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SEC Adopts Large Trader Reporting Rule

On October 3, 2011, new Securities and Exchange Commission (“SEC”) Rule 13h-1 (the “Rule”) became effective. The SEC enacted the Rule to identify and monitor high volume securities traders. Adopted under Section 13(h) of the Securities Exchange Act of 1934 (the “Exchange Act”), the Rule implements a reporting system and filing obligations for high volume securities traders and their broker-dealers. The Rule requires that “Large Traders” (i) self-register with the SEC by filing and periodically updating new Form 13H and (ii) provide a unique identifier number to their broker-dealers. In turn, registered brokerdealers must (i) maintain specified records relating to Large Traders, (ii) electronically report information relating to Large Trader transactions to the SEC upon SEC request, and (iii) monitor for compliance with the Rule.


The Rule defines a “Large Trader” as a person that “directly or indirectly, including through other persons controlled by such person, exercises investment discretion over one or more accounts and effects transactions for the purchase or sale of any NMS security [1] for or on behalf of such accounts, by or through one or more registered broker-dealers, in an aggregate amount equal to or greater than the identifying activity level.”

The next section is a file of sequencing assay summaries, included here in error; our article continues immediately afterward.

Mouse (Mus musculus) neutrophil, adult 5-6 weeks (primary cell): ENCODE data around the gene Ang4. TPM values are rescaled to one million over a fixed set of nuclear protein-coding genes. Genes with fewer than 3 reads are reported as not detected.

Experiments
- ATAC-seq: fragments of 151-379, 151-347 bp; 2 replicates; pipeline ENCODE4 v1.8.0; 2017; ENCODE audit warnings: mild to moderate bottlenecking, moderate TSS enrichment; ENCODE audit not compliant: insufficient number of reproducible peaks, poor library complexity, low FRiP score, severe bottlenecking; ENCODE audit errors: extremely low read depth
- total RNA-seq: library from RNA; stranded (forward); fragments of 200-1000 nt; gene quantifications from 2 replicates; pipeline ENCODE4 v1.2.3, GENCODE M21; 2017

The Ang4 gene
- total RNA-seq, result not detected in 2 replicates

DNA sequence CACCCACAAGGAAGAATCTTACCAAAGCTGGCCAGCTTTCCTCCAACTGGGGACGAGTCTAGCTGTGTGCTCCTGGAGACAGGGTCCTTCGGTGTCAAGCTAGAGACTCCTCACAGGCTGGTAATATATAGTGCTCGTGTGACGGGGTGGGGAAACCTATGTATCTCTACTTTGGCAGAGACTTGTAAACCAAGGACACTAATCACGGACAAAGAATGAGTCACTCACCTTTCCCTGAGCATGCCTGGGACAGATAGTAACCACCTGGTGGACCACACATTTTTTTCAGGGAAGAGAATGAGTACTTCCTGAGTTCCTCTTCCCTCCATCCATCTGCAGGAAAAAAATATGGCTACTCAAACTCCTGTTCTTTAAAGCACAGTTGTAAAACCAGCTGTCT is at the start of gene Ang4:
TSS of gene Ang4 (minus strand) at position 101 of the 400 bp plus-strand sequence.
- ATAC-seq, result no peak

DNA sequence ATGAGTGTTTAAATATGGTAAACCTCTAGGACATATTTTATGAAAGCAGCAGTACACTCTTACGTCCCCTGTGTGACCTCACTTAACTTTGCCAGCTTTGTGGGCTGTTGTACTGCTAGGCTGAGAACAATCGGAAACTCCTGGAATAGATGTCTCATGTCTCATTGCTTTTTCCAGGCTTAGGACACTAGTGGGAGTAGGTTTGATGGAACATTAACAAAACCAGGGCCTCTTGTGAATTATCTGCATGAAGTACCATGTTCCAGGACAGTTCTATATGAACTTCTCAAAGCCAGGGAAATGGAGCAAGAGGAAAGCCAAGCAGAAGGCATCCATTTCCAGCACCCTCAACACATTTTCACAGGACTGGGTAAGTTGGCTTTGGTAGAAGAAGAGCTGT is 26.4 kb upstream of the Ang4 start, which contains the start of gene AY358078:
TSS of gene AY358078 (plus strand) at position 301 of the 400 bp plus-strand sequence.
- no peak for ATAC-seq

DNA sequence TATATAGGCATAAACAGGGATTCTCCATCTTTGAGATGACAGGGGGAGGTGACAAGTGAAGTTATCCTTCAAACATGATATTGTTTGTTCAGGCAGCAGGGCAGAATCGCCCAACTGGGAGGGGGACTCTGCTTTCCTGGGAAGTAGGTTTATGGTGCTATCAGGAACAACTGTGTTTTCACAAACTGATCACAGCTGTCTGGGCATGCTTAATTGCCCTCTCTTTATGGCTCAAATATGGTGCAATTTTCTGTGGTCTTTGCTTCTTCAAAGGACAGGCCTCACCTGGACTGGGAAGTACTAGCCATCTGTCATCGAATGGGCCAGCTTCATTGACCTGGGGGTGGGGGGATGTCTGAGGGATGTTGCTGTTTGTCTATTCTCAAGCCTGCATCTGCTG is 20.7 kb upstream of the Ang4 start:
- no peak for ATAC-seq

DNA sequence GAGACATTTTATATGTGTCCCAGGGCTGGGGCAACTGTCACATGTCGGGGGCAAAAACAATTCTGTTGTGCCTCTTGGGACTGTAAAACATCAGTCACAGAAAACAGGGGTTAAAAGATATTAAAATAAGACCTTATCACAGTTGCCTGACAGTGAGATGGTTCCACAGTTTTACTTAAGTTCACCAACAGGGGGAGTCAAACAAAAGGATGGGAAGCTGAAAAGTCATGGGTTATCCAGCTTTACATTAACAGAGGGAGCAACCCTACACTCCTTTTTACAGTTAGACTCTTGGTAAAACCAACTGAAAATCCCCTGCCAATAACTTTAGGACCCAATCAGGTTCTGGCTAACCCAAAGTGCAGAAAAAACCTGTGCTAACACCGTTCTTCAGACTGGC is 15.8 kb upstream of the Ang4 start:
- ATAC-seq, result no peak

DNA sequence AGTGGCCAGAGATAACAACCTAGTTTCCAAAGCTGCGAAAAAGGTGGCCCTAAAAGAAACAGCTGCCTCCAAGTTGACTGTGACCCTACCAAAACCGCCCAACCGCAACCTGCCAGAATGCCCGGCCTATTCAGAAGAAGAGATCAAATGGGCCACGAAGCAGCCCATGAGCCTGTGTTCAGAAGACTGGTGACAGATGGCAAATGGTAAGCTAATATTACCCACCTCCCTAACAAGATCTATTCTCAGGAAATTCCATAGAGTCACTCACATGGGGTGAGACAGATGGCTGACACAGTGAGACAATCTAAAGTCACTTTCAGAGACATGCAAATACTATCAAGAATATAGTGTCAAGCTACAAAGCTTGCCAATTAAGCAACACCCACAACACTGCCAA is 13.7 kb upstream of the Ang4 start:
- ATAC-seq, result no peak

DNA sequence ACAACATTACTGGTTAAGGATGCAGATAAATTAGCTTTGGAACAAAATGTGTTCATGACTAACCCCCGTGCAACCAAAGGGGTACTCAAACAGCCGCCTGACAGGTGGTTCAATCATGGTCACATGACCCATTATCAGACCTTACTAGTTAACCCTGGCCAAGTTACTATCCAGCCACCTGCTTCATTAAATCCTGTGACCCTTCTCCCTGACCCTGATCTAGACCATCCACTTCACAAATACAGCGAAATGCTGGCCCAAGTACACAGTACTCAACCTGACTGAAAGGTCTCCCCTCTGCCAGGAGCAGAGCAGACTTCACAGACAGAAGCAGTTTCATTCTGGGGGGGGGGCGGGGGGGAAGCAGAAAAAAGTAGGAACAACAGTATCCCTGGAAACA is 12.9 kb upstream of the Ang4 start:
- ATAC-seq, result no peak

The Rule defines “investment discretion” by reference to Exchange Act Section 3(a)(35), [2] which is the same definition used for purposes of determining Form 13F filing obligations. The term includes both the authority, directly or indirectly, to determine what securities should be purchased or sold by or for an account, and would encompass the discretion to select which NMS securities to purchase even where another person has responsibility for investment decisions. [3] Based on industry comments, the SEC clarified that investment discretion may be exercised on behalf of defined contribution plans differently, depending on how each plan is structured. For example, in some defined contribution plans, participants select their own investments from among the choices offered by their employer. A trustee then effects the transactions pursuant to the instructions it receives from the plan participants. The participants in such plans are the ones who exercise investment discretion over the transactions that are effected on their behalf. Therefore, in such plans, the SEC would not view the trustee as exercising investment discretion over the transactions for purposes of the Rule. Additionally, solely for purposes of determining who is a Large Trader pursuant to the Rule, an employer would not exercise investment discretion merely by establishing investment options for its employees.